Med Students Combat Seasonal Depression with Bright Light

With the return of autumn and the shift in daylight, many people experience reduced energy, sleep disturbances, and depressed mood. Called Seasonal Affective Disorder (SAD), or more commonly known as “winter blues”, this subtype of depression is relatively common among those in their 20s, including busy medical students who are already facing the rigors of academic and professional obligations.

Med students Marc Perlman and Ehsaun Heydari think med students, in particular, could benefit from the use of bright lights.

“Studies have shown that bright light therapy (BLT) is effective in treating mild to moderate symptoms of SAD,” said Perlman. “At $25-35, BLT lamps are an affordable, high value, low risk and efficient means to treat these symptoms. We think it would be beneficial for all medical schools to provide access to BLT to students.”

To demonstrate their theory, Perlman and Heydari developed the Bright Light Lamp Checkout Program. Using funds made available through the Functional Medicine Interest Group, which they founded, they purchased three BLT lamps available for self-checkout at the library at Albany Medical College.

Recommendations are to use the lamps for 30 minutes each morning shortly after waking up by angling the lamp at 30 degrees from the line of sight. Anecdotally, the lamps have been well-received by students, with many reporting improvements in moods and concentration.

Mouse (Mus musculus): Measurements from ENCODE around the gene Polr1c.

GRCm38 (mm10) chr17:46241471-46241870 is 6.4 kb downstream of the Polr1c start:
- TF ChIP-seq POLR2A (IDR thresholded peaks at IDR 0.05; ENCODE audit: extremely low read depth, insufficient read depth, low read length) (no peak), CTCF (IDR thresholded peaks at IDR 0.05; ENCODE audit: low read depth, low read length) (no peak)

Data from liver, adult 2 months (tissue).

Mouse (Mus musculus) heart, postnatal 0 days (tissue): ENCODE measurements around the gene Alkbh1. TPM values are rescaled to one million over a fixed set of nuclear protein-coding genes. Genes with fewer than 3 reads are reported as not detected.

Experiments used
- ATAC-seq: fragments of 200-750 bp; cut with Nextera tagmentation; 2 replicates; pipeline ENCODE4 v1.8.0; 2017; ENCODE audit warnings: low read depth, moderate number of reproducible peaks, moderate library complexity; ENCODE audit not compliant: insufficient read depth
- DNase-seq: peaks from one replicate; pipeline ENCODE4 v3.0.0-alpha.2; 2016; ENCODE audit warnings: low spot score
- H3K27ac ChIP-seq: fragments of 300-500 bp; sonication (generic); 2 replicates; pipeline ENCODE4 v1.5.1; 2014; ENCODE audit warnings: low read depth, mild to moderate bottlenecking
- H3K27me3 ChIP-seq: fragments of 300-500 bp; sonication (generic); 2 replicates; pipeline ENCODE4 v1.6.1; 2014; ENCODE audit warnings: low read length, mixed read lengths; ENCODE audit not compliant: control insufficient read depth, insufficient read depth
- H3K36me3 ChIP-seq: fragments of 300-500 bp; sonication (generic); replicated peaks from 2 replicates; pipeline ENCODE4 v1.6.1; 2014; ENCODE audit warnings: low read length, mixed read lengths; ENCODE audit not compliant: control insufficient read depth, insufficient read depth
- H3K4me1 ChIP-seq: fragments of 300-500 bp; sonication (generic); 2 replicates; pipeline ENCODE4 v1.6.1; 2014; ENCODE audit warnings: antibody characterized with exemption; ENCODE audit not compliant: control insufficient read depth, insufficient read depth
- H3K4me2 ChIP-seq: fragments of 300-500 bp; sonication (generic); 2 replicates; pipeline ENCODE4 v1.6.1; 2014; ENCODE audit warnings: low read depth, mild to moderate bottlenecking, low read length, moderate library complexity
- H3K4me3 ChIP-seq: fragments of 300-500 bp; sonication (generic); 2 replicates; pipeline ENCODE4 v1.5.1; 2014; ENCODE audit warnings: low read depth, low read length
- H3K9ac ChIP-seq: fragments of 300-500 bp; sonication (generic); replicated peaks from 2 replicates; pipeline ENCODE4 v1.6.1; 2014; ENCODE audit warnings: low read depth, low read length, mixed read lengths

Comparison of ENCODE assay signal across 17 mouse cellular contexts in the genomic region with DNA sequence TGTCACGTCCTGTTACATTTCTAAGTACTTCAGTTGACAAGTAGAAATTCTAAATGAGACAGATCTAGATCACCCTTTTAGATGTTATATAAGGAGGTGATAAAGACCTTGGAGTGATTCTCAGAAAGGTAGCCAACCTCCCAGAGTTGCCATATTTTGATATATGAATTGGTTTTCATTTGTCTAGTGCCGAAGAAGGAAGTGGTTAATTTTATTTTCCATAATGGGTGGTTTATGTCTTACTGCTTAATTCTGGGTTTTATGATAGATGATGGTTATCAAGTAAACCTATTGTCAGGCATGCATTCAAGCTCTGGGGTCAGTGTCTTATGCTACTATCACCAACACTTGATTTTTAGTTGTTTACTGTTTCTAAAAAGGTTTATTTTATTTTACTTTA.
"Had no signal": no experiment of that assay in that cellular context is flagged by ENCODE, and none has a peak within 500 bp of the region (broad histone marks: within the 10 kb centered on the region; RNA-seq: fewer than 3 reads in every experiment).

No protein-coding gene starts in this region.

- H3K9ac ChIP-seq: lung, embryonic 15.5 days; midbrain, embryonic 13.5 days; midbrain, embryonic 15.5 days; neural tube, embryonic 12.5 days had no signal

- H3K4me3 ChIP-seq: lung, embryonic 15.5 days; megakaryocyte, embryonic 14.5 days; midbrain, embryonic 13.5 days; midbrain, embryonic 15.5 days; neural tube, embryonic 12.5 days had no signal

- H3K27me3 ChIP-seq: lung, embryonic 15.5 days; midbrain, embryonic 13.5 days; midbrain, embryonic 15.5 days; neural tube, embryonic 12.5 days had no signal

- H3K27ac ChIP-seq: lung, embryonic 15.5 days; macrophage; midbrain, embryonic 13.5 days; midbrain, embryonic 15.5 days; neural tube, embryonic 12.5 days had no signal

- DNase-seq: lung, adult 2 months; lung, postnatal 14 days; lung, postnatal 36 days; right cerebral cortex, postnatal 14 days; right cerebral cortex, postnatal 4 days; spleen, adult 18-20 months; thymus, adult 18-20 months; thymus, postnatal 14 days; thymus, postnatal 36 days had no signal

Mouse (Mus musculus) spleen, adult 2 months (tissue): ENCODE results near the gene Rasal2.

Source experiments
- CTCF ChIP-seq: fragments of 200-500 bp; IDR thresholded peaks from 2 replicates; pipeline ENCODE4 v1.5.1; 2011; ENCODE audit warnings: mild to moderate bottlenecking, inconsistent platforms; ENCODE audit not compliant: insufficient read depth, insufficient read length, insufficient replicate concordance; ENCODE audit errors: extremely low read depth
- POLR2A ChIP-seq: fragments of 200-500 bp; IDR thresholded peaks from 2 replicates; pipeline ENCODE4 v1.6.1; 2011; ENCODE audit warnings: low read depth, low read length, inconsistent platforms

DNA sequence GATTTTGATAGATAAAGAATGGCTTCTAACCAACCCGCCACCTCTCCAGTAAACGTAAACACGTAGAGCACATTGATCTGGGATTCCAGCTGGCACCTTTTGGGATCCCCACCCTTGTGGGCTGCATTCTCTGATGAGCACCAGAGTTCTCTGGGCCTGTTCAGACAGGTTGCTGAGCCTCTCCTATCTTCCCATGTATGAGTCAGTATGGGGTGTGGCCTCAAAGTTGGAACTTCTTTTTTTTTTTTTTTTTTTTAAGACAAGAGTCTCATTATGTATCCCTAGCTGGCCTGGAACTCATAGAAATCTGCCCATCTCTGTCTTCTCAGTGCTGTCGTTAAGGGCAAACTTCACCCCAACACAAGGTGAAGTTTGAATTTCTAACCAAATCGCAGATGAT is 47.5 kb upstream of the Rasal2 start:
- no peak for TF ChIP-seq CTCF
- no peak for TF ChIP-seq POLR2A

Heydari found the lamps to be helpful before his long neurosurgical rotations.

“Even using the lamps for a few minutes helped my energy levels, and I found that I was less reliant on coffee to keep me going,” he said.

The students published an article about Bright Light Therapy in in-Training, an online peer-reviewed publication for medical students, founded by Ajay Major, MD ’16, MBA and Aleena Paul, MD ‘16, MBA, while they were in medical school.

They also presented their research to students and faculty at Albany Medical College’s Medical Student Investigations Day, where a record 185 abstracts were submitted this year from disciplines including advocacy, bioethics, service, health systems analysis, medical education, nutrition, patient safety and quality, research (clinical and basic sciences), and others.

Since they’re graduating this year, the students hope to pass the initiative on to first and second-year students to follow through with outcomes data to measure improved sleep, mood, and academic performance following use of the lights.

“We hope to use whatever resources we have available to raise awareness of this evidence-based treatment and encourage medical schools to employ BLT to help improve the acute and long-term well-being of medical students,” said Perlman.